As discussed above, women have a higher proportion of right-sided CRC than men and the consequences of this may be degradation of any faecal haemoglobin present in the lumen as the faeces forms when passing though the colorectum: this is further discussed in detail below. Moreover, right sided CRC may bleed less because they are more likely to be sessile than polypoid [37].

Although there is much debate about lowering the age at which CRC screening should commence in view of the rising incidence in younger individuals [38], the age range for first invitation for women is generally the same as for men. There are a number of studies which postulate that CRC screening should start at a higher age in women than in men. A detailed exploration of cumulative 10-year incidence and mortality of CRC reached among women at ages 50, 55, and 60 years found that men mainly reached equivalent levels when 4–8 years younger: the sex differences seen were remarkably constant across populations and over time [39]. More recently, it has been suggested that, where resources are constrained and it is not feasible to screen everyone from the currently usual recommended age of 50 years, starting screening later in women than in men was likely to be more cost-effective and gain more health benefits overall than strategies where women and men start screening at the same age [40].

Most importantly, the f-Hb is lower in women than in men in all countries studied [41], [42], [43], [44] and in different regions of a single country and also using different FIT analytical systems [45], and also in women and men found to have CRC [26]. meaning as stated above, that positivity will be lower in women than in men and that a single f-Hb threshold will dissect out fewer women than men for further investigation.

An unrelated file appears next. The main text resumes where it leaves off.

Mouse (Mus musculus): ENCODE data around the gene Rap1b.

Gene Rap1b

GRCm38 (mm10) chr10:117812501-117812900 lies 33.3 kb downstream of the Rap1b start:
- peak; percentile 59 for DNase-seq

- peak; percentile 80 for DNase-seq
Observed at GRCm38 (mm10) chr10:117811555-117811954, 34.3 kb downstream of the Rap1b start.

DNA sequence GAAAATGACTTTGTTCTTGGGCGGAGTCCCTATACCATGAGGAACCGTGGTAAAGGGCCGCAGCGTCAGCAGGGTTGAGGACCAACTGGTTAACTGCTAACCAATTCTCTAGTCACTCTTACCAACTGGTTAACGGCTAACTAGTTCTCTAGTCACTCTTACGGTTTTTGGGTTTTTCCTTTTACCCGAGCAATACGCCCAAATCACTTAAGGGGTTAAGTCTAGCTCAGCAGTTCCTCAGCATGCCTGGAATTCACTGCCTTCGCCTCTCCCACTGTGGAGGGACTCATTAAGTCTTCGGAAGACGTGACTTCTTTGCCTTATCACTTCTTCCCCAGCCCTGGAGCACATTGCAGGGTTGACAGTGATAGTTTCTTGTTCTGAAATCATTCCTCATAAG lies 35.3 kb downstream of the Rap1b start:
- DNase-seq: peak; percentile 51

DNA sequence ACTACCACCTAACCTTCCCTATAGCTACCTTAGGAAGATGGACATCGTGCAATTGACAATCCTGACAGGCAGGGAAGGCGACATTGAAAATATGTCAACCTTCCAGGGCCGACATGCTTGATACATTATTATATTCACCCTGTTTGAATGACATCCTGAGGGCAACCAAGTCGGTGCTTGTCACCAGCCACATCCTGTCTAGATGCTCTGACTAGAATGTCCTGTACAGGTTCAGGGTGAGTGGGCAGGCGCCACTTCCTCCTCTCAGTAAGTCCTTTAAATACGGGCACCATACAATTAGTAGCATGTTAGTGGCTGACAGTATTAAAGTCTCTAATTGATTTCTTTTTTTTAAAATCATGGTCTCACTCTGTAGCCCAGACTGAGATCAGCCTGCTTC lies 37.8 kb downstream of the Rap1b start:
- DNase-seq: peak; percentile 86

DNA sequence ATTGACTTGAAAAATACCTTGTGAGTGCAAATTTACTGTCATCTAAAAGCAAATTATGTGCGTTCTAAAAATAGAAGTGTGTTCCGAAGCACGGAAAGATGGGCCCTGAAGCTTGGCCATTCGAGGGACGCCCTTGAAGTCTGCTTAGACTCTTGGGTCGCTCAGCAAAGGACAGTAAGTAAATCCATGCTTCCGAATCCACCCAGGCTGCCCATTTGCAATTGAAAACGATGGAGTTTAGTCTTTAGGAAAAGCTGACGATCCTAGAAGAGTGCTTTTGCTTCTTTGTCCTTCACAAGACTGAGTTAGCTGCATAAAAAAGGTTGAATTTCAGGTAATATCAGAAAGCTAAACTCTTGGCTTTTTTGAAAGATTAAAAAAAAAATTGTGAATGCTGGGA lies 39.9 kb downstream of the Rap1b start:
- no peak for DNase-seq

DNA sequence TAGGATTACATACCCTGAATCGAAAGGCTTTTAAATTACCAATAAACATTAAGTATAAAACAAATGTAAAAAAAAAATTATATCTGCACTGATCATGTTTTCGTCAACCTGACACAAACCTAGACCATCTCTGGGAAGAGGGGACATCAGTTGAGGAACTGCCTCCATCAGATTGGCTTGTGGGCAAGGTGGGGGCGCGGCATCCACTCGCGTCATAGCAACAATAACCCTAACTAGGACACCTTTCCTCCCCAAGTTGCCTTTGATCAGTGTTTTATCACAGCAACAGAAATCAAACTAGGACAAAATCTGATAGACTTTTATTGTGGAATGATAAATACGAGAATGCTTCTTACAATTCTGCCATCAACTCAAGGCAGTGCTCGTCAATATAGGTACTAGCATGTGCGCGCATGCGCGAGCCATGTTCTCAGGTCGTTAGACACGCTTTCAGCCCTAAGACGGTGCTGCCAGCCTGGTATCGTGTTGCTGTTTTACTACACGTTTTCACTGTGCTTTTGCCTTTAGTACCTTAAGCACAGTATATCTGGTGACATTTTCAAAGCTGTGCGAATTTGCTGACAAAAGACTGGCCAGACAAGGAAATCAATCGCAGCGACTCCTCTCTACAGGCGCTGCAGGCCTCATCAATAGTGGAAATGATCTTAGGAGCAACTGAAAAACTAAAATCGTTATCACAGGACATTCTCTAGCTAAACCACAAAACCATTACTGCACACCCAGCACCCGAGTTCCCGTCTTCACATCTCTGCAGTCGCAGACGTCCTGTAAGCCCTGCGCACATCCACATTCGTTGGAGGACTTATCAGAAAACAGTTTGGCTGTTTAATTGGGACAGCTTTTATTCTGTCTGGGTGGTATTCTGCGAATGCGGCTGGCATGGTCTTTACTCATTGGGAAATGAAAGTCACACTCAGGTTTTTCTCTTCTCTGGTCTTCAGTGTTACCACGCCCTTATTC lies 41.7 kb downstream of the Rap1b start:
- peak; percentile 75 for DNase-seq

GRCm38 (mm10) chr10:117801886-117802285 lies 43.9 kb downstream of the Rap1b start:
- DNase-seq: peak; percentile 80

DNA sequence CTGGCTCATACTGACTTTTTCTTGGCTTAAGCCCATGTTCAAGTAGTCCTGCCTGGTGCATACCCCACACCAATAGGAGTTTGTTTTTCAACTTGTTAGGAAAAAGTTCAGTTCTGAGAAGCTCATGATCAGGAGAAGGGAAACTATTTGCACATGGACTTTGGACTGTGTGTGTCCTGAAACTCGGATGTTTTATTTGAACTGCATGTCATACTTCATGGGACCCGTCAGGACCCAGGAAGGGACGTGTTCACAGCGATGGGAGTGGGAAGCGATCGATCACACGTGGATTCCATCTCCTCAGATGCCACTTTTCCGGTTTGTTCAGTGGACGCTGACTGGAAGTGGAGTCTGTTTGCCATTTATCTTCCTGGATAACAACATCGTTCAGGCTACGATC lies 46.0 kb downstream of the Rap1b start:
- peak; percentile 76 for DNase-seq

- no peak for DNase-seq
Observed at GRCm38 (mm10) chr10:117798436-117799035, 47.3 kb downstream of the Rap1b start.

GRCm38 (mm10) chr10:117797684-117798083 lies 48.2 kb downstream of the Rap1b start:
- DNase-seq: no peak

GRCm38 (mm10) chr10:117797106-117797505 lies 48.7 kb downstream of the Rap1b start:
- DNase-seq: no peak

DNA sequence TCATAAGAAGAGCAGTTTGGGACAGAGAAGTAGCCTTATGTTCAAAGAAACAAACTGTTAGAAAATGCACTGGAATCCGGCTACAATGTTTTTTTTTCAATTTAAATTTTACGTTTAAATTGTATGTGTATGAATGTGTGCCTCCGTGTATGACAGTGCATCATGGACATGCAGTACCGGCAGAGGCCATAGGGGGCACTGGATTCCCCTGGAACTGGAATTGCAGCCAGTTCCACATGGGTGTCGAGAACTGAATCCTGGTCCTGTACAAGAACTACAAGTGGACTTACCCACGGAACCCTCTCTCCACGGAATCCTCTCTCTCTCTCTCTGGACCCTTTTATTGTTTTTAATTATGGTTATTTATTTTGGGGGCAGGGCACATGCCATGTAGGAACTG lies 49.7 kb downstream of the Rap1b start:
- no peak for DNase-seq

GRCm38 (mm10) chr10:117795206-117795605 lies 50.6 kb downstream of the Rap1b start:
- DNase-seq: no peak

Why do women have lower faecal haemoglobin concentrations than men?

The lower f-Hb in women than in men provides a good explanation as to why the positivity in FIT-based screening is lower in women than in men and this clearly has ramifications on many of the other characteristics and outcomes documented above that influence outcomes in women and men. The reasons for the lower f-Hb in women could include the following.

Blood haemoglobin concentrations are lower in women than in men, but these differences do disappear after the menopause, when screening usually commences [46].

Women and men have different CRC incidence age profiles: f-Hb is dependent on age, the higher the age, the higher the f-Hb [47].

Women have a longer gut transit time than men [48], and slower gut emptying, leading to higher levels of degradation of any haemoglobin which is released into the colon, and lower detection of right-sided neoplastic lesions, since faecal haemoglobin degrades in vivo. [7] In addition, women have more constipation than men, again leading to higher levels of degradation of any haemoglobin present in the colon [49].